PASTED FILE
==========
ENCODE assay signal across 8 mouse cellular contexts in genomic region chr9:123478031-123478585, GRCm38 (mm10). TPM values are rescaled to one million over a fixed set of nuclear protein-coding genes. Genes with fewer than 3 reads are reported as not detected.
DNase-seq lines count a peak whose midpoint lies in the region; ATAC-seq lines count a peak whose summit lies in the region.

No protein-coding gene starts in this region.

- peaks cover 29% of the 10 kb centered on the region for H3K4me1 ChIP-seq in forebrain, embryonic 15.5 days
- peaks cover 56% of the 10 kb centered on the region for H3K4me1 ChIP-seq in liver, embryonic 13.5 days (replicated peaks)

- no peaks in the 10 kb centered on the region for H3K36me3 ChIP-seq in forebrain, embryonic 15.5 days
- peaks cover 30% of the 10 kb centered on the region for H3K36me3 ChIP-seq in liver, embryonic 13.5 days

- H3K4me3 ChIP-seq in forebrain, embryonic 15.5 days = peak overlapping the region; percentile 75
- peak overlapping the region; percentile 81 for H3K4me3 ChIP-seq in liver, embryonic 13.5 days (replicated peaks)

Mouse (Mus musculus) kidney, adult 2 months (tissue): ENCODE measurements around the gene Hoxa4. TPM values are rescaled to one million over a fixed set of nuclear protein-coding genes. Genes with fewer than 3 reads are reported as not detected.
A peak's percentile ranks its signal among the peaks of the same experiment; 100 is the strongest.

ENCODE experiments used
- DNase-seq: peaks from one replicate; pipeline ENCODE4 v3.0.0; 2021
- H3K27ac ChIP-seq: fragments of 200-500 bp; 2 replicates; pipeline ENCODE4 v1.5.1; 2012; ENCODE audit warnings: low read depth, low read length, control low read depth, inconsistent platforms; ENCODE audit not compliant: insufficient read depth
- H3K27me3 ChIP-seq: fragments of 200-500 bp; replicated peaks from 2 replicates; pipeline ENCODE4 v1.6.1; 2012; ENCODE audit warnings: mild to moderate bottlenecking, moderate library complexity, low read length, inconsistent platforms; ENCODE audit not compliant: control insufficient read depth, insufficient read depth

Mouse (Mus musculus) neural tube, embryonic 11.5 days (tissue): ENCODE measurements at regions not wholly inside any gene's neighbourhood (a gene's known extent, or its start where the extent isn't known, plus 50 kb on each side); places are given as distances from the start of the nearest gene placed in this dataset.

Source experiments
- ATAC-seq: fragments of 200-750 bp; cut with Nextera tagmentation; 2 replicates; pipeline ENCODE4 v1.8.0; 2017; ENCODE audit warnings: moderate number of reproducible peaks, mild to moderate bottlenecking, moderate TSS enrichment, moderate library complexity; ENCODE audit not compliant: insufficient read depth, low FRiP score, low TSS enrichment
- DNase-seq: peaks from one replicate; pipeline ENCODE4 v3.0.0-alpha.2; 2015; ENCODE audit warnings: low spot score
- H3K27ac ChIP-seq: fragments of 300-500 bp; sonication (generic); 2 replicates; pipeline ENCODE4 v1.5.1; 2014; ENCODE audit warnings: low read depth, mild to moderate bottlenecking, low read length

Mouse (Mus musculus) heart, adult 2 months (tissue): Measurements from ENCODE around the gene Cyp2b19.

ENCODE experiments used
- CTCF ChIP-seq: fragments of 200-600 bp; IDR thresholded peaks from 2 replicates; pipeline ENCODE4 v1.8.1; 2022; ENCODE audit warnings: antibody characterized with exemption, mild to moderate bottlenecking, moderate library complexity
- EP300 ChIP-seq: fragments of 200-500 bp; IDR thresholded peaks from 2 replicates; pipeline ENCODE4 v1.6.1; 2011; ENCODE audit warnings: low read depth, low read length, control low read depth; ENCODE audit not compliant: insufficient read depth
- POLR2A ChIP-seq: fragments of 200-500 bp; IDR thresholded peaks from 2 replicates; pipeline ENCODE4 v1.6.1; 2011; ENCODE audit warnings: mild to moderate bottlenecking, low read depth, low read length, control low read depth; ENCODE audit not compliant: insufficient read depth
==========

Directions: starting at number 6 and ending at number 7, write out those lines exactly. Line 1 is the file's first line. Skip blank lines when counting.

- no peaks in the 10 kb centered on the region for H3K36me3 ChIP-seq in forebrain, embryonic 15.5 days
- peaks cover 30% of the 10 kb centered on the region for H3K36me3 ChIP-seq in liver, embryonic 13.5 days